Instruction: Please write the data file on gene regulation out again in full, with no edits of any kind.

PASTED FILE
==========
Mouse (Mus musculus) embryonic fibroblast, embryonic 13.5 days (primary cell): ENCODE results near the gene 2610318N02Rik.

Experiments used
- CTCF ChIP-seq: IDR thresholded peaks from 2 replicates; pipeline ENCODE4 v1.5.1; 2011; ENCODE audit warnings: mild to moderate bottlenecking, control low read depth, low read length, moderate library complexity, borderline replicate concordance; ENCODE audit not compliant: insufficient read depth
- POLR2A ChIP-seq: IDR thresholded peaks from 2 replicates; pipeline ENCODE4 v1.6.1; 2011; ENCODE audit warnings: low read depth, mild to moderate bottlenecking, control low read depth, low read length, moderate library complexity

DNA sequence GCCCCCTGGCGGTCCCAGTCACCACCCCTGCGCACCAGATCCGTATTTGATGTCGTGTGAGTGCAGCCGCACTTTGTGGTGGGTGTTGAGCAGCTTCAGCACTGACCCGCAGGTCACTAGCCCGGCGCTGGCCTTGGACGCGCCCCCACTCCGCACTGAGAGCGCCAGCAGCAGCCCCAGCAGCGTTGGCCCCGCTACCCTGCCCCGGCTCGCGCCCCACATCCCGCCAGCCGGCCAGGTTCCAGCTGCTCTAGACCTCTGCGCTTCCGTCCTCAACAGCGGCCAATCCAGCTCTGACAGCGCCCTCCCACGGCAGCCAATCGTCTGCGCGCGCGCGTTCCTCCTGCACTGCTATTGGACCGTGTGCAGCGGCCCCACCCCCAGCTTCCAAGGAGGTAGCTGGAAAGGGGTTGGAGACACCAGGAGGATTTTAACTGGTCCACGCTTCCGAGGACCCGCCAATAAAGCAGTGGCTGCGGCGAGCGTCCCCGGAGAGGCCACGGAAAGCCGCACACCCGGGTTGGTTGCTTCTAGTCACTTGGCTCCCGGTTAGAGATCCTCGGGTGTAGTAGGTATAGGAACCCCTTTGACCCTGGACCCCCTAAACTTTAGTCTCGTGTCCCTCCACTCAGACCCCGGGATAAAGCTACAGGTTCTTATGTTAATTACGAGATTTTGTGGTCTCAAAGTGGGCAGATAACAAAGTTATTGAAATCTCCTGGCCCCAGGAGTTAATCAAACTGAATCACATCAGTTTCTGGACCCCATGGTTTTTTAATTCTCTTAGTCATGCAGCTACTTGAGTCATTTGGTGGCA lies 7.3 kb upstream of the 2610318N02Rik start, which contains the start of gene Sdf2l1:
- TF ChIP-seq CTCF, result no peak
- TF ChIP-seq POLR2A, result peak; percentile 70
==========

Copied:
Mouse (Mus musculus) embryonic fibroblast, embryonic 13.5 days (primary cell): ENCODE results near the gene 2610318N02Rik.

Experiments used
- CTCF ChIP-seq: IDR thresholded peaks from 2 replicates; pipeline ENCODE4 v1.5.1; 2011; ENCODE audit warnings: mild to moderate bottlenecking, control low read depth, low read length, moderate library complexity, borderline replicate concordance; ENCODE audit not compliant: insufficient read depth
- POLR2A ChIP-seq: IDR thresholded peaks from 2 replicates; pipeline ENCODE4 v1.6.1; 2011; ENCODE audit warnings: low read depth, mild to moderate bottlenecking, control low read depth, low read length, moderate library complexity

DNA sequence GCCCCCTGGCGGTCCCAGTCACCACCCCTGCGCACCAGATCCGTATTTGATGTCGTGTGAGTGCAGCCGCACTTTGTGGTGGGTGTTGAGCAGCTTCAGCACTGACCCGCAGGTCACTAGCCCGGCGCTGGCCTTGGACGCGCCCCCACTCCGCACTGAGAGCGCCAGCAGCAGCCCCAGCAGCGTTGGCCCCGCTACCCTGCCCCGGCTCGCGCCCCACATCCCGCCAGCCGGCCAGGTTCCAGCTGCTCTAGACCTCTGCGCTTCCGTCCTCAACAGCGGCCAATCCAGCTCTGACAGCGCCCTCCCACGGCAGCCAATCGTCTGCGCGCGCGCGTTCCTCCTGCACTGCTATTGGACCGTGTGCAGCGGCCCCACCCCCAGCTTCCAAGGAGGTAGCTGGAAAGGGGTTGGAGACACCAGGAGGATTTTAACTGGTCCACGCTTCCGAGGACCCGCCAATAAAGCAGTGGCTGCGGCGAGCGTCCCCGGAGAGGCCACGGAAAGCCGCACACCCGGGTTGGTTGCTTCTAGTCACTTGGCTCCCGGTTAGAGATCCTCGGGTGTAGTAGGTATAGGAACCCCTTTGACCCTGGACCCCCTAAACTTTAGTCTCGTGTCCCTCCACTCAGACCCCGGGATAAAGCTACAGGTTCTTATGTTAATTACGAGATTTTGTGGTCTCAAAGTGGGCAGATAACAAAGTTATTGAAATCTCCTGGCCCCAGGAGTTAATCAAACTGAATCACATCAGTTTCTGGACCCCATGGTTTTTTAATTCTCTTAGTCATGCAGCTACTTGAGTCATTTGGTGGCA lies 7.3 kb upstream of the 2610318N02Rik start, which contains the start of gene Sdf2l1:
- TF ChIP-seq CTCF, result no peak
- TF ChIP-seq POLR2A, result peak; percentile 70